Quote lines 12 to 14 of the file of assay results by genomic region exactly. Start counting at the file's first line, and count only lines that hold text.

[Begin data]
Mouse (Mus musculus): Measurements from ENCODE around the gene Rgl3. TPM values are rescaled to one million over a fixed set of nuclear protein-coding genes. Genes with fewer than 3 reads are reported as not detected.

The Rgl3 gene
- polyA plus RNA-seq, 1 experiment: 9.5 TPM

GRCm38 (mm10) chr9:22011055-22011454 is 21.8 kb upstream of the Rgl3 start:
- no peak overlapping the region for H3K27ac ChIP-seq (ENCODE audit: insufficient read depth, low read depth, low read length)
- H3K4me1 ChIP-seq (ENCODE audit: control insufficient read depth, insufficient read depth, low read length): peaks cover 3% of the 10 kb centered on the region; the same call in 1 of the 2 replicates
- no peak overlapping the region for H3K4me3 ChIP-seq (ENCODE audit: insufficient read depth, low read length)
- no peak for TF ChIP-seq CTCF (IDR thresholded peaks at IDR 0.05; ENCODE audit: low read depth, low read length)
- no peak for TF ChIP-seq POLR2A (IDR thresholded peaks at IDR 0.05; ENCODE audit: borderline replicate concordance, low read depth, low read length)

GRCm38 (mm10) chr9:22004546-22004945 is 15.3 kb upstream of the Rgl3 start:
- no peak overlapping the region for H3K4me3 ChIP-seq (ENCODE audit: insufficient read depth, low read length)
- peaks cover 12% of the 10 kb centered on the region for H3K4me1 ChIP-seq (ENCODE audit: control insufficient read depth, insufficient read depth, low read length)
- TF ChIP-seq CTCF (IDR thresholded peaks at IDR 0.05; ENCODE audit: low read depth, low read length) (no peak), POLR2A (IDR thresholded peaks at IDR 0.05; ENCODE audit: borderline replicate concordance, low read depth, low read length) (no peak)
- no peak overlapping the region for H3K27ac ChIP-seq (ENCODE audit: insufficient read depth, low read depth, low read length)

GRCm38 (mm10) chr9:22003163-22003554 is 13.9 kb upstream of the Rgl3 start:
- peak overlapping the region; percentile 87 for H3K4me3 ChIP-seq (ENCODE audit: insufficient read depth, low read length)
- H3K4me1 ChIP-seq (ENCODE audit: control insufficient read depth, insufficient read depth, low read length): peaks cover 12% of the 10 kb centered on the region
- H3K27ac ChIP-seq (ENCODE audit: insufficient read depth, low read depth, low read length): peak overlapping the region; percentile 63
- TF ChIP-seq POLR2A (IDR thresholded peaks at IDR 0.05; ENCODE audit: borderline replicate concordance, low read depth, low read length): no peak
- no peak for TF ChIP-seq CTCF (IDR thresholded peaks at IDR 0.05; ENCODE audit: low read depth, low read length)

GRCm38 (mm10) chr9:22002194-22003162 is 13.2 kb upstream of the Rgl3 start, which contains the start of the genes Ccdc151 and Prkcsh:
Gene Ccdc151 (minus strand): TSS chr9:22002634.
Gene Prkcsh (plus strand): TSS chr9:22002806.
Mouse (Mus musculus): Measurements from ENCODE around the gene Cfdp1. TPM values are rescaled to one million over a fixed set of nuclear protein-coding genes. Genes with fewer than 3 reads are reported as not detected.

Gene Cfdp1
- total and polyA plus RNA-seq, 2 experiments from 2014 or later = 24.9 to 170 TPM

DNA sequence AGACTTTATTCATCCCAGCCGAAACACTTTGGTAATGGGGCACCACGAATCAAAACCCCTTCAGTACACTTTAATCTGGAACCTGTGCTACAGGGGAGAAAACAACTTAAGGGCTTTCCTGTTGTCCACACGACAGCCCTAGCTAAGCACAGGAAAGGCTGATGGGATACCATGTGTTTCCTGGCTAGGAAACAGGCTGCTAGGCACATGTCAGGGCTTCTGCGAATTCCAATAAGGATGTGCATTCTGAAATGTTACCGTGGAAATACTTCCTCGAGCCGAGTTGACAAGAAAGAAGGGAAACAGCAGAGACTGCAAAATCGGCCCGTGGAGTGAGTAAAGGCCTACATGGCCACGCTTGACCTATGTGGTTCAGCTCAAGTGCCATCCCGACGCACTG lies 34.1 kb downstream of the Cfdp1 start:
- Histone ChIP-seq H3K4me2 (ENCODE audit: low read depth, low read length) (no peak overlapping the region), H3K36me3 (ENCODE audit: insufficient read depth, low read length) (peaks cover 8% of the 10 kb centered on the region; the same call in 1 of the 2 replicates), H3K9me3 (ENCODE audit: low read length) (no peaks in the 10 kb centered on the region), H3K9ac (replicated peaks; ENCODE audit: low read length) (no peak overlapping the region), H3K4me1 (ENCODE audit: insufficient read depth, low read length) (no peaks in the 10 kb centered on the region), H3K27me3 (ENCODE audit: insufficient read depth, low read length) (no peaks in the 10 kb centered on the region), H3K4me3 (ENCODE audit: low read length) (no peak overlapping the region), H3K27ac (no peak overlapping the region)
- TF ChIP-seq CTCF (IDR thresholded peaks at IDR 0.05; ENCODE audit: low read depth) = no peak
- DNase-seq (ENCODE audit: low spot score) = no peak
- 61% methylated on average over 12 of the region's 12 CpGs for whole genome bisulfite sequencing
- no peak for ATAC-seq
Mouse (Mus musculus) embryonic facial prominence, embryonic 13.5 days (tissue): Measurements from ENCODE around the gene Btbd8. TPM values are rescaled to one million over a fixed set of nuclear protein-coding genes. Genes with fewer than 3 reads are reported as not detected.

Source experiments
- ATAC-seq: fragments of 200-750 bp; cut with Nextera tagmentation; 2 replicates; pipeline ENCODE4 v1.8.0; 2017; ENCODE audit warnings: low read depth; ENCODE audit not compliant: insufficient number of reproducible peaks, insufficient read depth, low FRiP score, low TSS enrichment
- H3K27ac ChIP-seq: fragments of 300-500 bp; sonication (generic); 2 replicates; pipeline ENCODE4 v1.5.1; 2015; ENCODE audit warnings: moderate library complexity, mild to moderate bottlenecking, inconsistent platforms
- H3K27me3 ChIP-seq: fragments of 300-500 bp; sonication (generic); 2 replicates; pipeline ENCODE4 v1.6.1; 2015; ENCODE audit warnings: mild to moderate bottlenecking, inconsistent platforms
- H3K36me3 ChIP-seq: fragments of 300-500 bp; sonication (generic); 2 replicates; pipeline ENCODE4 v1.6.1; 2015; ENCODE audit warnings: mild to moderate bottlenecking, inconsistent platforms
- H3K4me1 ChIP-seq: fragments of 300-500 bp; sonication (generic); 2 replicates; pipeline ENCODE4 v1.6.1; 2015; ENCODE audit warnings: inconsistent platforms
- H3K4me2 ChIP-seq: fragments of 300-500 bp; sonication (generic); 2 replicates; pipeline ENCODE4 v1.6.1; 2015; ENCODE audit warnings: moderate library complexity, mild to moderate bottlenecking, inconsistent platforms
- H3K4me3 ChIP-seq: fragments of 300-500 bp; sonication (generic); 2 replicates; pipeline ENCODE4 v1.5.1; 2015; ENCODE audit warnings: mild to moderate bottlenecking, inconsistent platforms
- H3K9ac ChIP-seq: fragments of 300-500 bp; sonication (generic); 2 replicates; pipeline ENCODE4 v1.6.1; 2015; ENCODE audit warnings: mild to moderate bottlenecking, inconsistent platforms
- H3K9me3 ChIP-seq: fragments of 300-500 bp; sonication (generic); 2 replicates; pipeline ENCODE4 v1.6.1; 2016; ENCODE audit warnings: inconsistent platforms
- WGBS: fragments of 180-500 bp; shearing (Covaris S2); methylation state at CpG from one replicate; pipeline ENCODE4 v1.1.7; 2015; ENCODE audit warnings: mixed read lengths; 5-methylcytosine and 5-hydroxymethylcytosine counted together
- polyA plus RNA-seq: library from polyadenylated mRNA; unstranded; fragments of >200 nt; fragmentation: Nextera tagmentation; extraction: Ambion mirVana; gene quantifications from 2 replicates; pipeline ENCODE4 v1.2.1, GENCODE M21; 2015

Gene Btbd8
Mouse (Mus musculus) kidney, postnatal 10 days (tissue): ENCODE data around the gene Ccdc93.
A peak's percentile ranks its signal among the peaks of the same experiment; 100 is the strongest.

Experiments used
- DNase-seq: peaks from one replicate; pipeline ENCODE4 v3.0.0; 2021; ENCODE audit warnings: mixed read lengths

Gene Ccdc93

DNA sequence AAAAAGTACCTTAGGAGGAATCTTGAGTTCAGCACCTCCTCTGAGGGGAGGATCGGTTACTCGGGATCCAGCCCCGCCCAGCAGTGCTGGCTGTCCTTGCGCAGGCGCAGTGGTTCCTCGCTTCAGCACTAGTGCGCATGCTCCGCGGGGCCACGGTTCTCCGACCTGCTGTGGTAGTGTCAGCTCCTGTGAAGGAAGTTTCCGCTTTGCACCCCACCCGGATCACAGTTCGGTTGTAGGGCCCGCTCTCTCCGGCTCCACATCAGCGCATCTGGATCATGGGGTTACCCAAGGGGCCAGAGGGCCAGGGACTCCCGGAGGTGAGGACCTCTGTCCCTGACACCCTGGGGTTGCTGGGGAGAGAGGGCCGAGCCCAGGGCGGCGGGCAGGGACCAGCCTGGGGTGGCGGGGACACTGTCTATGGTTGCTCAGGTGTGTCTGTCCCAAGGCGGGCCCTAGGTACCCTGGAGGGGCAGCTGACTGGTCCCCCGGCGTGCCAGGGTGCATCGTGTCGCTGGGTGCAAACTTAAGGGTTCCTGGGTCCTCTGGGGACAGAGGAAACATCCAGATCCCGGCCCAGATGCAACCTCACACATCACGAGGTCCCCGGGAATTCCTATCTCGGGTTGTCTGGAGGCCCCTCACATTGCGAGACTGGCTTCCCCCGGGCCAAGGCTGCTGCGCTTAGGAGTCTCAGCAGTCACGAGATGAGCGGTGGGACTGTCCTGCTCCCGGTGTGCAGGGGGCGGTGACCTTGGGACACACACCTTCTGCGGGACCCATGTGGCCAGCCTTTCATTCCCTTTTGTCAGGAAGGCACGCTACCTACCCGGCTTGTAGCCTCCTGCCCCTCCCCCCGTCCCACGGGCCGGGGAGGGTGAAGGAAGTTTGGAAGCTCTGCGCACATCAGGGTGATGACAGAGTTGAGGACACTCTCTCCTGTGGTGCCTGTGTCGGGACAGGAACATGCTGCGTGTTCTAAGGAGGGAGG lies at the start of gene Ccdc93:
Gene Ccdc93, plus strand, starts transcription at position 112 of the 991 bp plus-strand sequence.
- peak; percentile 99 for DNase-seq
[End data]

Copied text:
- peaks cover 12% of the 10 kb centered on the region for H3K4me1 ChIP-seq (ENCODE audit: control insufficient read depth, insufficient read depth, low read length)
- TF ChIP-seq CTCF (IDR thresholded peaks at IDR 0.05; ENCODE audit: low read depth, low read length) (no peak), POLR2A (IDR thresholded peaks at IDR 0.05; ENCODE audit: borderline replicate concordance, low read depth, low read length) (no peak)
- no peak overlapping the region for H3K27ac ChIP-seq (ENCODE audit: insufficient read depth, low read depth, low read length)